Statistical fallacy of terrorist-hunting surveillance

Here's a neat statistical explanation of why NSA-style indiscriminate surveillance is useless for catching terrorists:
The US Census shows that there are about 300 million people living in the USA. Suppose that there are 1,000 terrorists there as well, which is probably a high estimate. The base-rate would be 1 terrorist per 300,000 people. In percentages, that is .00033%, which is way less than 1%. Suppose that NSA surveillance has an accuracy rate of .40, which means that 40% of real terrorists in the USA will be identified by NSA's monitoring of everyone's email and phone calls. This is probably a high estimate, considering that terrorists are doing their best to avoid detection. There is no evidence thus far that NSA has been so successful at finding terrorists. And suppose NSA's misidentification rate is .0001, which means that .01% of innocent people will be misidentified as terrorists, at least until they are investigated, detained and interrogated. Note that .01% of the US population is 30,000 people. With these suppositions, then the probability that people are terrorists given that NSA's system of surveillance identifies them as terrorists is only p=0.0132, which is near zero, very far from one. Ergo, NSA's surveillance system is useless for finding terrorists.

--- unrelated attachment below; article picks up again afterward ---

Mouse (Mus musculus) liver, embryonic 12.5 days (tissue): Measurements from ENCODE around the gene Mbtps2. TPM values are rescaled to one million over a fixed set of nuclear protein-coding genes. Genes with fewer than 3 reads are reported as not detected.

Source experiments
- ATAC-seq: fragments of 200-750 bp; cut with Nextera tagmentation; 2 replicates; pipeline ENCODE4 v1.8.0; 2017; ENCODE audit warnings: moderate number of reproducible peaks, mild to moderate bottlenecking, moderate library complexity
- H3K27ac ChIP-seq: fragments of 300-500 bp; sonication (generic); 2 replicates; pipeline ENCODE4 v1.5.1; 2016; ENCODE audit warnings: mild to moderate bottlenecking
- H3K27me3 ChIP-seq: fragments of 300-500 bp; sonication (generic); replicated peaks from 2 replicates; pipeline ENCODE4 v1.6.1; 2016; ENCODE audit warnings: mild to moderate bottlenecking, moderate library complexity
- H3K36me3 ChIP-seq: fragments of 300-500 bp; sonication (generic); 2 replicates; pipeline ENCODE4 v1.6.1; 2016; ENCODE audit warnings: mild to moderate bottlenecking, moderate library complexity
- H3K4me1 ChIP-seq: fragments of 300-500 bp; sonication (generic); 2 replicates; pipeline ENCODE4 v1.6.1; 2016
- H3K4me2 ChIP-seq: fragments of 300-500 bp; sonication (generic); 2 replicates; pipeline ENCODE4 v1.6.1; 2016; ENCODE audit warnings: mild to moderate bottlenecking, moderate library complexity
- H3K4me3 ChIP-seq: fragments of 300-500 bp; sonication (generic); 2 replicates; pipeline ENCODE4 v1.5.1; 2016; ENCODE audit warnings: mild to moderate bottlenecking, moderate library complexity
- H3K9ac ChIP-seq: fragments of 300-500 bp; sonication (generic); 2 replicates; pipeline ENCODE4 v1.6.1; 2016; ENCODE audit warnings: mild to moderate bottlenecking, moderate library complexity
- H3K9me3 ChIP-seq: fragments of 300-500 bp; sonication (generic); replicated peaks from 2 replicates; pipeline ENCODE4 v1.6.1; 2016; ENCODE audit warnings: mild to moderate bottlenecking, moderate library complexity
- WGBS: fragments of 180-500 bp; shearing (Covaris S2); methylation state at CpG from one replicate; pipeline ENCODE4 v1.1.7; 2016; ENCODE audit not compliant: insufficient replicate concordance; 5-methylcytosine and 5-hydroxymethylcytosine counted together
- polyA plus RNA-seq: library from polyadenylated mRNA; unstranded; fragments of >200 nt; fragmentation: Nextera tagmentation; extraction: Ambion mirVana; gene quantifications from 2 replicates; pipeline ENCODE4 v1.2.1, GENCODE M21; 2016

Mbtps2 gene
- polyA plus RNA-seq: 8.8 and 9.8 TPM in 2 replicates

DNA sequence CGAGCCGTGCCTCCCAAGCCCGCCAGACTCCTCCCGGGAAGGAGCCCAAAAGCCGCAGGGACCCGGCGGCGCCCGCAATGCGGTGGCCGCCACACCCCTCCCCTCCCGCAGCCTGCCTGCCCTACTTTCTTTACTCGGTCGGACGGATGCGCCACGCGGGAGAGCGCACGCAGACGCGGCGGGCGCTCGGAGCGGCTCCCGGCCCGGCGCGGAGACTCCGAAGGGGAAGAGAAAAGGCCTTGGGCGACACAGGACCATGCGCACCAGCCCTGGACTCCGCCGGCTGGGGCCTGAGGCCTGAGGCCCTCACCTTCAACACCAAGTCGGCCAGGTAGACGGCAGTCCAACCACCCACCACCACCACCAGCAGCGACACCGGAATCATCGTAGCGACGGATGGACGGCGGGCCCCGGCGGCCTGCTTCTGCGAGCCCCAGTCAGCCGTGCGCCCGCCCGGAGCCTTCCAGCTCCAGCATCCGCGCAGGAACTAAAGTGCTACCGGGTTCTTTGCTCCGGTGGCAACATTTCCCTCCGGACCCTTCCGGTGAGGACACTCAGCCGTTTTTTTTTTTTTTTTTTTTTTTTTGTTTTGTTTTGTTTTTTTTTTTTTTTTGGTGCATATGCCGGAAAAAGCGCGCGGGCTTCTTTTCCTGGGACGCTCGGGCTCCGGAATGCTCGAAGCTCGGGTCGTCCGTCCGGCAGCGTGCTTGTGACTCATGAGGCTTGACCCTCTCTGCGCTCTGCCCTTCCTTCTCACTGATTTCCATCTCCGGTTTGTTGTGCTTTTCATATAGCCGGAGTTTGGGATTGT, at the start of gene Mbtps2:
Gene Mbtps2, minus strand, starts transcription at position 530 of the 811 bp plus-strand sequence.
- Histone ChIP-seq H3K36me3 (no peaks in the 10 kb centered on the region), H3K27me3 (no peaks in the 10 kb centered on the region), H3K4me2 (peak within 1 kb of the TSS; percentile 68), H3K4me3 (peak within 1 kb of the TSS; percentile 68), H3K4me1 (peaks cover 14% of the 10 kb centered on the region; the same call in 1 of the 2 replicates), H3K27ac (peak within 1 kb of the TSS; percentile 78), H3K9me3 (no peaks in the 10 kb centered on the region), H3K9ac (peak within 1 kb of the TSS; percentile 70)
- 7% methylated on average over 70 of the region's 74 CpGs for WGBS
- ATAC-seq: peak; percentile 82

Link (via Schneier)